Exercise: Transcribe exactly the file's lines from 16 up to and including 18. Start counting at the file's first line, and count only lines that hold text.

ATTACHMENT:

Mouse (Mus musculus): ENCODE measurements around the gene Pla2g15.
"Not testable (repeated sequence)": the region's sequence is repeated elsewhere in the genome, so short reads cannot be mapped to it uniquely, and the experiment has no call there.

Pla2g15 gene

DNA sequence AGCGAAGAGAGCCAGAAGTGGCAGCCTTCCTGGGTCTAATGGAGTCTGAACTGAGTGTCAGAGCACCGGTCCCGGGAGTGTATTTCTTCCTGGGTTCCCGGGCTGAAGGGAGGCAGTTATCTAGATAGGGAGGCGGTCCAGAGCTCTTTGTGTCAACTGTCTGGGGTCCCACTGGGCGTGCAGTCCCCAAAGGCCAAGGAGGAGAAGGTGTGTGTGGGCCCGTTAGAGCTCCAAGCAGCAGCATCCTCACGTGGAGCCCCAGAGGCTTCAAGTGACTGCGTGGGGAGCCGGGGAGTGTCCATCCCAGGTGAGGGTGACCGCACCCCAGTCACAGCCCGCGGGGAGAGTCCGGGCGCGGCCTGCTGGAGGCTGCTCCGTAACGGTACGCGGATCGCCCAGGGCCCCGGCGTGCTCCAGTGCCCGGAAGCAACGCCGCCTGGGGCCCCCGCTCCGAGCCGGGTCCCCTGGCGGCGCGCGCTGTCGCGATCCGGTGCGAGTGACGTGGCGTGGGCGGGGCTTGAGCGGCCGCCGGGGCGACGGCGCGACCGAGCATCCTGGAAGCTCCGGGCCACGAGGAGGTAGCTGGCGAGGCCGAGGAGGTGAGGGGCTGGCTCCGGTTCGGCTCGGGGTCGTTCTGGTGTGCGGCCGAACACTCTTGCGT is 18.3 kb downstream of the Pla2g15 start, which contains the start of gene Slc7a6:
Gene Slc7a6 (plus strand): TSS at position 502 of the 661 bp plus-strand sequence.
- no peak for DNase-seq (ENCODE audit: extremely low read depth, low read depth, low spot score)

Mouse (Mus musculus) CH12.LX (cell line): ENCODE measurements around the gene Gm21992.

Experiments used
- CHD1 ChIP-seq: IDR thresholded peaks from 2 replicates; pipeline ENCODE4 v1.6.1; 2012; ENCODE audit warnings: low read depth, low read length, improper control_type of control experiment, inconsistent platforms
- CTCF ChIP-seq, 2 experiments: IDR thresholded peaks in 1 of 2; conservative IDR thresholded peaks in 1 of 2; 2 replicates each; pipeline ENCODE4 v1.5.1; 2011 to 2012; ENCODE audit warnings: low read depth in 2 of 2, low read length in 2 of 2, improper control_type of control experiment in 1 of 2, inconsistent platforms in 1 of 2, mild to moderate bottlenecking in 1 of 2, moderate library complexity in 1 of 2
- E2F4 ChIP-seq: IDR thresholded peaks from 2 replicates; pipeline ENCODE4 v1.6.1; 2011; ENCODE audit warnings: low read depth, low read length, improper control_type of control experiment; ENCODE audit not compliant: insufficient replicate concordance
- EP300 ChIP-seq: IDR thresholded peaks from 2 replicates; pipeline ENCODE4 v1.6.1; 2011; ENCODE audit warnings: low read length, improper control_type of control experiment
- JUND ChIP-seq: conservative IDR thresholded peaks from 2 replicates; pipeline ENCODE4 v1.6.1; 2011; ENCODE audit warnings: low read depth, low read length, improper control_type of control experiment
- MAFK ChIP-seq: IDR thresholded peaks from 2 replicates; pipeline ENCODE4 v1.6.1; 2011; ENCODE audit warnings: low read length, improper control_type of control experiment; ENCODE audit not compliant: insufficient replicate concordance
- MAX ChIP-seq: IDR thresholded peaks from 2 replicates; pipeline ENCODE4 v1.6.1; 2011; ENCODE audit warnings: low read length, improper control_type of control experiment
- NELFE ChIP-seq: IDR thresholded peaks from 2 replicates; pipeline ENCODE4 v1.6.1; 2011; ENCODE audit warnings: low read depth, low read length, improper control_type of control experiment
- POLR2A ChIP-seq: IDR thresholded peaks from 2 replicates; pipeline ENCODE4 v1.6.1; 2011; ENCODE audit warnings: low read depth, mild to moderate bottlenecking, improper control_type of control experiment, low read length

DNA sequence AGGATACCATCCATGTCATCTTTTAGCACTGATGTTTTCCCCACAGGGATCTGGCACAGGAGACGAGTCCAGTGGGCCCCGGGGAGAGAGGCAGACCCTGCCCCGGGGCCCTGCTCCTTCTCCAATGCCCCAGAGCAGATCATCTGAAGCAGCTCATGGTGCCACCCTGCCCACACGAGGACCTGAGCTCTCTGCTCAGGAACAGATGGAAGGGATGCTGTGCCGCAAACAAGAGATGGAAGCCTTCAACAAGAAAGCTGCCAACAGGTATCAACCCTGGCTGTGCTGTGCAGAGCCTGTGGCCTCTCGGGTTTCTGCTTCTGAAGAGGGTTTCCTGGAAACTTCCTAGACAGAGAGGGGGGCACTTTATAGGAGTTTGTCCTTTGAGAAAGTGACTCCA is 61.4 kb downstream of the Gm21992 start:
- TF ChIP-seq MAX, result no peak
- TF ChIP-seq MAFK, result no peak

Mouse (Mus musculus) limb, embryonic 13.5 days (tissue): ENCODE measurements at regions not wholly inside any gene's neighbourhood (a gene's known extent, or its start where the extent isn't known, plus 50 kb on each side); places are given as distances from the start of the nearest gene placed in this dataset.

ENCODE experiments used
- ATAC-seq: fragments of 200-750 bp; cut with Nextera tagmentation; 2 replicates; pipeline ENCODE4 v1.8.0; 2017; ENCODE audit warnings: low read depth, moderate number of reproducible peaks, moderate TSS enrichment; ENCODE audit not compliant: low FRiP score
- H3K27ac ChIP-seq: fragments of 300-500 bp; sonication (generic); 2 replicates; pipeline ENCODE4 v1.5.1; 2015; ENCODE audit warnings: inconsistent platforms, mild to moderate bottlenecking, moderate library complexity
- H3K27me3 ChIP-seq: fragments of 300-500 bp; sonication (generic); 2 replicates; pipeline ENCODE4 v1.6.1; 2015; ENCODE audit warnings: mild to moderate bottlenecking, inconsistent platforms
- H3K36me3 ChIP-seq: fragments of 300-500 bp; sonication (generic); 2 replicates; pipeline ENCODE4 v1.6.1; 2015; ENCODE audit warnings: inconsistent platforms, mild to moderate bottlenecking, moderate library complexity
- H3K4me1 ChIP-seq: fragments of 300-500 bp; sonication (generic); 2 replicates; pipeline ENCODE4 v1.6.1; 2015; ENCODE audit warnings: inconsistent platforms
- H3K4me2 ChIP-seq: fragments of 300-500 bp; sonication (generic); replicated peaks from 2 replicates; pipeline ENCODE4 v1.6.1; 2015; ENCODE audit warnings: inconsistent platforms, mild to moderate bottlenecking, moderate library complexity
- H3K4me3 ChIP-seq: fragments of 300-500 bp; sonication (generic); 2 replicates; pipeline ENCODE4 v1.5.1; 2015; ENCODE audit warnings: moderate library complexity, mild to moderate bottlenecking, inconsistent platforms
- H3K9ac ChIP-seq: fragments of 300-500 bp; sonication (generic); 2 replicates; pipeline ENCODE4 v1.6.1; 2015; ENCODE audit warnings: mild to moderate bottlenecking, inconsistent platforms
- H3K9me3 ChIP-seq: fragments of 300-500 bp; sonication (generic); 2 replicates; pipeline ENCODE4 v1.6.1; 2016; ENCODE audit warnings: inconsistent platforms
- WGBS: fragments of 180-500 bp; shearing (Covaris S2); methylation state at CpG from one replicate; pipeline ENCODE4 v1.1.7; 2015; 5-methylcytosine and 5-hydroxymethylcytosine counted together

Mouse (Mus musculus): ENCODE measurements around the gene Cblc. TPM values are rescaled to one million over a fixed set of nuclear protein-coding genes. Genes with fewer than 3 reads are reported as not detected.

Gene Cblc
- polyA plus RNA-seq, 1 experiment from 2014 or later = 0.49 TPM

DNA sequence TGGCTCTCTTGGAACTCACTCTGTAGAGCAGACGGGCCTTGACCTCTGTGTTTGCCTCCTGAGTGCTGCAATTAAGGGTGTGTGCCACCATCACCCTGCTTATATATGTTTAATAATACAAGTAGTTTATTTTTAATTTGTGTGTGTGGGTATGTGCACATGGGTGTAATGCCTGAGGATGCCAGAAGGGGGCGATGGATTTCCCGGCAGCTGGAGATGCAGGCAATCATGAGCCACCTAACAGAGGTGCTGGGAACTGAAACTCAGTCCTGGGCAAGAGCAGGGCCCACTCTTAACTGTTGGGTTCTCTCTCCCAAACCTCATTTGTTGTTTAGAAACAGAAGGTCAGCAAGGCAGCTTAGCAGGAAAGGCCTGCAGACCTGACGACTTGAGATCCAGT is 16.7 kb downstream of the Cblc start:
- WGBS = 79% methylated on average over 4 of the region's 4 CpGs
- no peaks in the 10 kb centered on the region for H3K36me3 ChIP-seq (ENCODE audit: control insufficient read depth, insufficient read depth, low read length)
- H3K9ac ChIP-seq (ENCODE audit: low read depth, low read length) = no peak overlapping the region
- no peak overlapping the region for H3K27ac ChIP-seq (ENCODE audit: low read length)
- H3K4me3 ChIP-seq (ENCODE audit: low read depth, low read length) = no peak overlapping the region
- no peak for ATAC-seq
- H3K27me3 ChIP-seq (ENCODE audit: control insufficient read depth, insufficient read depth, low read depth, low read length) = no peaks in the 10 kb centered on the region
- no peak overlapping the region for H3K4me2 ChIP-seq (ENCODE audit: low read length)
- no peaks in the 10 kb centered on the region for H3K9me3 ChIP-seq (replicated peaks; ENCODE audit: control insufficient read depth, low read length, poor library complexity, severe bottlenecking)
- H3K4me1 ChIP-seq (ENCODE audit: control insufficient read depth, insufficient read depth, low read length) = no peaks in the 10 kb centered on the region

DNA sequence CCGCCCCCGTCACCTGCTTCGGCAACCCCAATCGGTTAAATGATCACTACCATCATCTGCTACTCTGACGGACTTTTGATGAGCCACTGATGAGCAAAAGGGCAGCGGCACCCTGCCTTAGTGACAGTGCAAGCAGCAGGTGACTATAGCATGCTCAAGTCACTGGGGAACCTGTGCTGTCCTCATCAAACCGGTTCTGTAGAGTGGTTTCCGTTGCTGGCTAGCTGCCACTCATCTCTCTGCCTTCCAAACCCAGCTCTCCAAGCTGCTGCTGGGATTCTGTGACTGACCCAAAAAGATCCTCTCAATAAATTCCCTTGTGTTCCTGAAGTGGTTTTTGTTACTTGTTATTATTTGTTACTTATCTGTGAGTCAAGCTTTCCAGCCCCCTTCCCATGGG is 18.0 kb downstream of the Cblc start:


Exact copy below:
- NELFE ChIP-seq: IDR thresholded peaks from 2 replicates; pipeline ENCODE4 v1.6.1; 2011; ENCODE audit warnings: low read depth, low read length, improper control_type of control experiment
- POLR2A ChIP-seq: IDR thresholded peaks from 2 replicates; pipeline ENCODE4 v1.6.1; 2011; ENCODE audit warnings: low read depth, mild to moderate bottlenecking, improper control_type of control experiment, low read length

DNA sequence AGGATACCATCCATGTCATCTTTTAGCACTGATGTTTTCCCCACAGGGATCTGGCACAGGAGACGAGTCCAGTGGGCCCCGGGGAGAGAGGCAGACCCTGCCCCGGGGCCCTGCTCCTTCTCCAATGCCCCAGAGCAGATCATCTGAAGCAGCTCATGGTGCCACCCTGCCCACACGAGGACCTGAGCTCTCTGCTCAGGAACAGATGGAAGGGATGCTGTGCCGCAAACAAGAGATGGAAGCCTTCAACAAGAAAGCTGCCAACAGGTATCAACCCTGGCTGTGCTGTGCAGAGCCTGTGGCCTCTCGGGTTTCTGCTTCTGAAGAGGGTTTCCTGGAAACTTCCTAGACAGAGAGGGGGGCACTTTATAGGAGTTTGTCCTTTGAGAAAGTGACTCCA is 61.4 kb downstream of the Gm21992 start: